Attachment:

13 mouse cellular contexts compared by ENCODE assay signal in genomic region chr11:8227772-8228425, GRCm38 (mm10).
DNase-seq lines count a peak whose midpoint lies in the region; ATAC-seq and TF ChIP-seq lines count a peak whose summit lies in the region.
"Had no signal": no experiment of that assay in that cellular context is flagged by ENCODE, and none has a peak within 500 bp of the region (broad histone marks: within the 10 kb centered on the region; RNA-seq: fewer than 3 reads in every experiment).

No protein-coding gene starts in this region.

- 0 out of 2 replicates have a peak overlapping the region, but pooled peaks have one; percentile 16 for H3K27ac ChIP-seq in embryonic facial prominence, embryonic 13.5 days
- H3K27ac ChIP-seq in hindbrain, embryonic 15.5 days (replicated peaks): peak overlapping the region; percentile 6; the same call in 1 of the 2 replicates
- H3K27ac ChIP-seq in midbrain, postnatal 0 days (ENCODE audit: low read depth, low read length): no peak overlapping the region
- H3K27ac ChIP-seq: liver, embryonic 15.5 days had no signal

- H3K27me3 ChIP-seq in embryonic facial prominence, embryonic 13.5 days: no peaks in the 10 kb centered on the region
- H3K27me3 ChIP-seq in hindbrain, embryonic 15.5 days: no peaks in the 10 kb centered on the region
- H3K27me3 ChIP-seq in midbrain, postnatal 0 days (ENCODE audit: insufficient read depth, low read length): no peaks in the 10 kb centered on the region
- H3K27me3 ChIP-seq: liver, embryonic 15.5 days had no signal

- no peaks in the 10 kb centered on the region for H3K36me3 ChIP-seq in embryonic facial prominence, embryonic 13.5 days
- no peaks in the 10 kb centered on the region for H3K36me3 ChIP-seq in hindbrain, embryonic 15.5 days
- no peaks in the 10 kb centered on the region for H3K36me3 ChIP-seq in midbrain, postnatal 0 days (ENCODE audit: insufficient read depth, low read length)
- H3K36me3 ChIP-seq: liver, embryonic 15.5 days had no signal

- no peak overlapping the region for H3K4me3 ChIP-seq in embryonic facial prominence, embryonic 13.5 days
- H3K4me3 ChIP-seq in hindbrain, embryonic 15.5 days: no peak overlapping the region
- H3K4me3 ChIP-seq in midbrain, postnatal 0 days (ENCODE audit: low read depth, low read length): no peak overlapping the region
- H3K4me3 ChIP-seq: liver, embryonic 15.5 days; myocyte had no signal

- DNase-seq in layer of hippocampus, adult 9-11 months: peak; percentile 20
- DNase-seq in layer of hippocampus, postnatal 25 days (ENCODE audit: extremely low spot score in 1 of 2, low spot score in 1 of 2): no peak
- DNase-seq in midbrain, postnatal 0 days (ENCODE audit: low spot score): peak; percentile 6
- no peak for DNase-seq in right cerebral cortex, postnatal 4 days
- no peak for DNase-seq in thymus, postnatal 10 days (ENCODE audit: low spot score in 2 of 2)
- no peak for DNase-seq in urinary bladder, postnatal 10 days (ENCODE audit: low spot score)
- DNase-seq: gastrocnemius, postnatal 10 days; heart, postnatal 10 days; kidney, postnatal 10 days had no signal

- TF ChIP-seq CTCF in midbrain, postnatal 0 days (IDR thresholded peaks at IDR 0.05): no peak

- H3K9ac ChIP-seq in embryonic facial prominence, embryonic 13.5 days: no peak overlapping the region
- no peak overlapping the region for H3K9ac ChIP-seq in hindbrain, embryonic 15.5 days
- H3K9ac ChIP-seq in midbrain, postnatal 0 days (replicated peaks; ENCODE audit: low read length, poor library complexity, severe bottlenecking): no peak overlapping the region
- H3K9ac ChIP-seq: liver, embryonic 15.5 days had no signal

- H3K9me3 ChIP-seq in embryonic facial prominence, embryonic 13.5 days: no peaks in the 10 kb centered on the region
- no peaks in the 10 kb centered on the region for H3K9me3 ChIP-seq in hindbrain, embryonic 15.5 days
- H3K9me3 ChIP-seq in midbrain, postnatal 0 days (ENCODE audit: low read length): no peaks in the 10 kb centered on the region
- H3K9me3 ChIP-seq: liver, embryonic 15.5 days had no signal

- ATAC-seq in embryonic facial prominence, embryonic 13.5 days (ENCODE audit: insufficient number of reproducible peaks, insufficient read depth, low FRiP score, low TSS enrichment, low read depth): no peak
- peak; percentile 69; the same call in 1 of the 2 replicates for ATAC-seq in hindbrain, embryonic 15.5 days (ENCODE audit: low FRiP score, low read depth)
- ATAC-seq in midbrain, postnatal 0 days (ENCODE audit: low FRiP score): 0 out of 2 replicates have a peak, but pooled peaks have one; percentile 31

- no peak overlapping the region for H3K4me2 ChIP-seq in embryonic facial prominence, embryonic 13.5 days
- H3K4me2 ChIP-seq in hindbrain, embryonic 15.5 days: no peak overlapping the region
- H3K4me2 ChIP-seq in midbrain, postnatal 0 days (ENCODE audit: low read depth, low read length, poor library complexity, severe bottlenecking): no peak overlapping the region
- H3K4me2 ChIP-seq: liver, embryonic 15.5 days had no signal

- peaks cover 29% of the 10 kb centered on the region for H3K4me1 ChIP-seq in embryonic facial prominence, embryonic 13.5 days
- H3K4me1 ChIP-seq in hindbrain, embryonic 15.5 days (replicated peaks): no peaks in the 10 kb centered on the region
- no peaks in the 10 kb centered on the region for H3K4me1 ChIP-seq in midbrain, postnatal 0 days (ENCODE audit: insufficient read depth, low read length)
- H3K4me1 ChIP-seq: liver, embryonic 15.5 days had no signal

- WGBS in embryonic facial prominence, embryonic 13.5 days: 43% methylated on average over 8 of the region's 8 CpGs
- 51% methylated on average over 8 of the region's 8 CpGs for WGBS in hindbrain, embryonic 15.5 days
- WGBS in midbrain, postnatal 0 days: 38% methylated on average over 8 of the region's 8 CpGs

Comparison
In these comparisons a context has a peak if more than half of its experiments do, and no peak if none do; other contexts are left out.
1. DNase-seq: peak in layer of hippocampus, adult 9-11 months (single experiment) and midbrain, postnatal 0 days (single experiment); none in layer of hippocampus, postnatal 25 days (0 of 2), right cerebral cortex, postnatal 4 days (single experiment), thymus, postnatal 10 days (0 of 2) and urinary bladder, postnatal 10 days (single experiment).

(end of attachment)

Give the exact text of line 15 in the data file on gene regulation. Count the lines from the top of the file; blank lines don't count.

- no peaks in the 10 kb centered on the region for H3K36me3 ChIP-seq in midbrain, postnatal 0 days (ENCODE audit: insufficient read depth, low read length)